Friday, September 23, 2011

J.Cole - Cole World the Sideline Story Album Preview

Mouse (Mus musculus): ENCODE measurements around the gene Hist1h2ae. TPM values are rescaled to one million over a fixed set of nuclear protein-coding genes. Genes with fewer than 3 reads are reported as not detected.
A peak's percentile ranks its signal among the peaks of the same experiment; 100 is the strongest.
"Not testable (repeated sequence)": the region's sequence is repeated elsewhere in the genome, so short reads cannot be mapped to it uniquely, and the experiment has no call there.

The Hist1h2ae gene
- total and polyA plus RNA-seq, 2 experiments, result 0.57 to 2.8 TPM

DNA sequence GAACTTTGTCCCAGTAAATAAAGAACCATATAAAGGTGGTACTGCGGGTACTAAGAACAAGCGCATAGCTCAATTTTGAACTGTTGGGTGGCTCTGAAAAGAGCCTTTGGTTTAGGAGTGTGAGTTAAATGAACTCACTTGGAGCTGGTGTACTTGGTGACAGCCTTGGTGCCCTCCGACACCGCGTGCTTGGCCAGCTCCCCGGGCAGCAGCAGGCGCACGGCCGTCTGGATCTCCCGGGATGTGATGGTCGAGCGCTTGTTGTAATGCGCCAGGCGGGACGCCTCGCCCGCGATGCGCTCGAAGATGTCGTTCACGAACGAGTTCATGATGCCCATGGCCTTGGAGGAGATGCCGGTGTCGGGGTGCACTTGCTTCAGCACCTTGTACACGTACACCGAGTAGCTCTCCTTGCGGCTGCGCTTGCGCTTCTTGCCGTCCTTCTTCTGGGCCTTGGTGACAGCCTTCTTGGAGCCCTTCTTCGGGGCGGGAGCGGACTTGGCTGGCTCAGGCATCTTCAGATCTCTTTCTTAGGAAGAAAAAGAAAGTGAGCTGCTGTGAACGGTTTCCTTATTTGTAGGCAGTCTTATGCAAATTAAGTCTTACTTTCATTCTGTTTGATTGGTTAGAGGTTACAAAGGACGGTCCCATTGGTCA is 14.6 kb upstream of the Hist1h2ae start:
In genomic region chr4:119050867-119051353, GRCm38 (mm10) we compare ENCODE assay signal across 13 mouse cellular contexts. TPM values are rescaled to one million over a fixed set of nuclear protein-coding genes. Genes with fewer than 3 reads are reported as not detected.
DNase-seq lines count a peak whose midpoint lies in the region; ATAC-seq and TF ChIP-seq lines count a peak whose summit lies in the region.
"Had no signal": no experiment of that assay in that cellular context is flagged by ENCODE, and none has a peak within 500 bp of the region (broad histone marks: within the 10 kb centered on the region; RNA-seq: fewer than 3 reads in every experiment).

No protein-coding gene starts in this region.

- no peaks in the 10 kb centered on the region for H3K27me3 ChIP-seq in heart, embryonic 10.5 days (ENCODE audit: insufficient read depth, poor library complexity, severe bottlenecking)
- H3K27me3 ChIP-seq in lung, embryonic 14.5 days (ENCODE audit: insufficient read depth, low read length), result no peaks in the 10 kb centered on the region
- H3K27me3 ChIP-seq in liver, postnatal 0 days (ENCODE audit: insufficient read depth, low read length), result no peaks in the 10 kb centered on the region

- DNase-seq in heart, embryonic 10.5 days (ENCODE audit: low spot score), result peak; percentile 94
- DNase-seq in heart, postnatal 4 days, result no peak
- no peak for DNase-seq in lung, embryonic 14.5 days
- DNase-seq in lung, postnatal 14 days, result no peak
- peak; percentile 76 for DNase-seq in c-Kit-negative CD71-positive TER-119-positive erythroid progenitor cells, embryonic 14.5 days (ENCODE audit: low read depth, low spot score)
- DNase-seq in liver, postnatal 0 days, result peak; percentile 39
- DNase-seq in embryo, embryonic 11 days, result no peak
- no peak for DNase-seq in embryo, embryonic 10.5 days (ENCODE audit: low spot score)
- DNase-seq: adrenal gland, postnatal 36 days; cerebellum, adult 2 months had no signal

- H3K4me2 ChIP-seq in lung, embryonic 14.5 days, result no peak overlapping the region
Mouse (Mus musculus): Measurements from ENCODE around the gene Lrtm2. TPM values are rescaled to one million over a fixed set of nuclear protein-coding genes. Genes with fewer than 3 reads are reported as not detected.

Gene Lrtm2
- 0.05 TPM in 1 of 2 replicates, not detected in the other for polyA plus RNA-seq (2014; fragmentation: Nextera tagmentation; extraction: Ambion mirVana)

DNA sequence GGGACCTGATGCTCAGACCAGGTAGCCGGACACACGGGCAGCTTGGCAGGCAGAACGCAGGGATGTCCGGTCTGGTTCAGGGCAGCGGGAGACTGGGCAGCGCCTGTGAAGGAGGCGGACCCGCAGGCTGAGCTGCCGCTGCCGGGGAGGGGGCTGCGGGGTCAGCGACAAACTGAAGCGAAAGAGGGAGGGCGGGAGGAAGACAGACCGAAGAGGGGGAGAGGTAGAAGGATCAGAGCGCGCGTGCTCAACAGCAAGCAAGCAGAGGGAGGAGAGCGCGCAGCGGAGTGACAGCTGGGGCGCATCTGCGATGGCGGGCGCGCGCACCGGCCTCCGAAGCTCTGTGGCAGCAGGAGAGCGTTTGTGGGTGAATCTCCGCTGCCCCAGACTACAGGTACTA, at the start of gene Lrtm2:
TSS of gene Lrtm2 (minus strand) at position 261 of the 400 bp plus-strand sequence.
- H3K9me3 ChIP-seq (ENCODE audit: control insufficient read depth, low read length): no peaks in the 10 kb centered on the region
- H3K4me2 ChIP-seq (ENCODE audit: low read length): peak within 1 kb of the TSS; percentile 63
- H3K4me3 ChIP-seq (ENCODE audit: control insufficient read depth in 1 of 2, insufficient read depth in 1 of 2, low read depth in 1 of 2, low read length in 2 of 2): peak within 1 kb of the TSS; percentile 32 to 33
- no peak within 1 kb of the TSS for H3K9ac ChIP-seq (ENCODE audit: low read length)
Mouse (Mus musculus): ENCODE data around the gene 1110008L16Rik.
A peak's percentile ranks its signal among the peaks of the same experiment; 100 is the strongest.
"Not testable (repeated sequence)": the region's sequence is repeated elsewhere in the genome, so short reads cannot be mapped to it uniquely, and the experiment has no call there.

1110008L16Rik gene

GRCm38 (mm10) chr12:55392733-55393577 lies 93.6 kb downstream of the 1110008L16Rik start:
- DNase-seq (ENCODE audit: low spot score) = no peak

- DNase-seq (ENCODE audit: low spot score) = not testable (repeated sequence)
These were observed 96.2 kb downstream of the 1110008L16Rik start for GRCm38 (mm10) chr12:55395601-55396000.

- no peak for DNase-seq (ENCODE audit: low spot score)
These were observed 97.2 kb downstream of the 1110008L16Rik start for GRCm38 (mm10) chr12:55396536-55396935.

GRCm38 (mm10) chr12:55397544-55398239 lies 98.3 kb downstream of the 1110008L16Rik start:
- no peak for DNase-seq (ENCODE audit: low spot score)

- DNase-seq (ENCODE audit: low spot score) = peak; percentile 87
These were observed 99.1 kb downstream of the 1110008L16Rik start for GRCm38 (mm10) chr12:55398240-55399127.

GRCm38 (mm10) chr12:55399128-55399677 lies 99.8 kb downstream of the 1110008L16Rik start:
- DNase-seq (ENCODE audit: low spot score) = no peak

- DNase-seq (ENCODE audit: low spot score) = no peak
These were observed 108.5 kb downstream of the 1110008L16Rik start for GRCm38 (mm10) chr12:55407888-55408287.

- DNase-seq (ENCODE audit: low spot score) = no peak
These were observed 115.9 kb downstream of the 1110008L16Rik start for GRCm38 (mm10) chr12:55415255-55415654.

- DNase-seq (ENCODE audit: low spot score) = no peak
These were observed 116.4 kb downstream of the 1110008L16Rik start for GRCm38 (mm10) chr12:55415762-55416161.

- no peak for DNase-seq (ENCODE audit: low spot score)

An awful lot of hype is surrounding J Cole at the moment, and having been impressed by a few of the tracks I had already heard from him, it was a great pleasure to attend a listening party of his debut album, apparently produced by No ID and released very soon (cant find an official date at the moment) here are the initial Vocalswords impressions..... The album intro eases in gently with some general random chat, which seems unassuming but swiftly an ominous piano leads into the massive sounds of 'Dollar and a Dream', a classic cinematic, riding out beat with a fantastic arrangement provide a great platform for Cole to set out his stall. "Walk with a n--- pain, quick fix, everyone broke" this is an ode to coming up through hard knocks in the game of life and music. It's good to hear a humble note that runs through the album with "Never knowing riches, he's known broke, jeans low with a mean flow" This album opener is pretty swaggertastic but works pretty well. The tempo remains quite upbeat but "Can't Get Enough" featuring Trey Songz is a fairly standard bump and grind led tune that will probably be favoured by many people, unfortunately not me....while I like the amusing swagger and tongue in cheek class of In the Morning with Drake, later in the album, I will probably skip this track on the album; for some reason the phrase 'Beat the Pussy Up' jars a sour note in my mind. Luckily for me a real treat from this album comes up next. Fans of Cole will already be well aware of this track but on listening again the clever song set up and magnificent delivery of 'Lights Please' is a sure fire reason to get this album. Documenting the fine line between discussing social issues and getting more intimate there is something intangible about this track that makes it a classic....playing it to my flatmate he was very impressed by how such a simple set up can sound so good. Sideline Story appears at the heart of the album and is a statement of intent that showcases J Cole's rhyming ability and honesty over a resounding boom bap beat highlighted with a nice piano tinkle; highlighting how it "fucks up a white man's head when they see I got manners". I didnt quite catch the full version of the hook, but again this track will be another good reason for grabbing the album. Unfortunately the out of place electronica and disjointed, unnecessary ostentationess of Jay Z and by default Cole on 'Mr Nice Watch' knocked the so far smoothly running album out of kilter slightly. The pace remains high with Cole World and some heavy 808 drums inject some energy as Cole flips some pretty nice verses of a generally self congratulating tone. 'In the Morning' is, as mentioned earlier, a great tune so take a break if you need and appreciate the humour and production value of the song. Got to love the girls singing along to the chorus. "Lost Ones" brings a well placed slice of maturity to the proceedings over a classic beat that allows the lyrics to shine; some deep refleections on the responsibilities of parenthood taken as a conversation between partners. Cole switches his delivery to narrate the female's point of view and the vicious lyrics and delivery sound like a slap in the face. The track ends with a heavy soulfull hook, mashing up generic song arrangements and providing another example of the diversity and talent of the artist. "Nobody's Perfec"t (ft Missy Elliot) is a fantastic tune that see's Missy in excellent form displaying an amazing voice that to be honest I hadnt really appreciated before. This fairly slow headnodder has some really nice guitar licks and fits in perfectly to the running order. "Never Told" has a spacy, soundshifting type beat with some random word play that appears to be aimed at a girl. Although it sounds quite odd its a fairly short track and seems to work well as a slightly offbeat musical interlude before the final installment of the album. "Rise and Shine" is a highly optimistic tune where Cole documents some of his journey on the rise up to achieving the position he is in now. His workman like attitude and persona gives him an affability that helps this track sound very genuine, and is genuinely a positive and entertaining track. "God's Gift" Has a gaellic sounding, haunting introduction which is soon accompanied by some hard drums creating a very nice soundscape. Cole comes over pretty hard on this one but again, a single listen does not do it justice and I will have to check this one out in more depth. "Breakdown" is a very interesting, soulfull sounding tune with some fantastic instrumentation with Cole in his finest form, waxing lyrical about the temptations that lurk in clubs, stresses and strains of family life on mothers and various social issues and problems. I really need to relisten to this track but it sounded a super dope slice of soulfull music that really establishes the potential of hip hop can be; for me this is J Cole's real superstar track. The album moves finishes up with "Workout" and my first impression was.....really? Another unfortunate sore thumb, but I imagine it will get spins as a radio friendly hit for the ladies. General generic pimp fodder about hollering at big ol chains in a range shaking them thangs. As a tea drinking british gent it doesnt really float my boat but I imagine when Im dandying around the west end and this comes on I probably wont mind gyrating against some nubile young thing while this is playing. Still think it is a bit of a shame as it it slightly tarnishes what is otherwise a pretty genuine heart felt album. So in summary, despite a few blunders this album hangs together extrodinarily well; the music is incredible and Cole delivers an album that bares an awful lot of soul whilst giving him credibility as an authentic lyricst, story teller and showman. This is the sort of album that has long been needed and should put a shot of adrenaline into both hip hop and contemporary music. It would be nice to hear some more lyrical schemes edging more into a political or economic commentary but that's a personal bias of mine, but I am hopeful that as J Cole becomes more comfortable in his role he will be able to expand the scope of his work, and lead the way for a concious, music loving approach to beats and rhymes.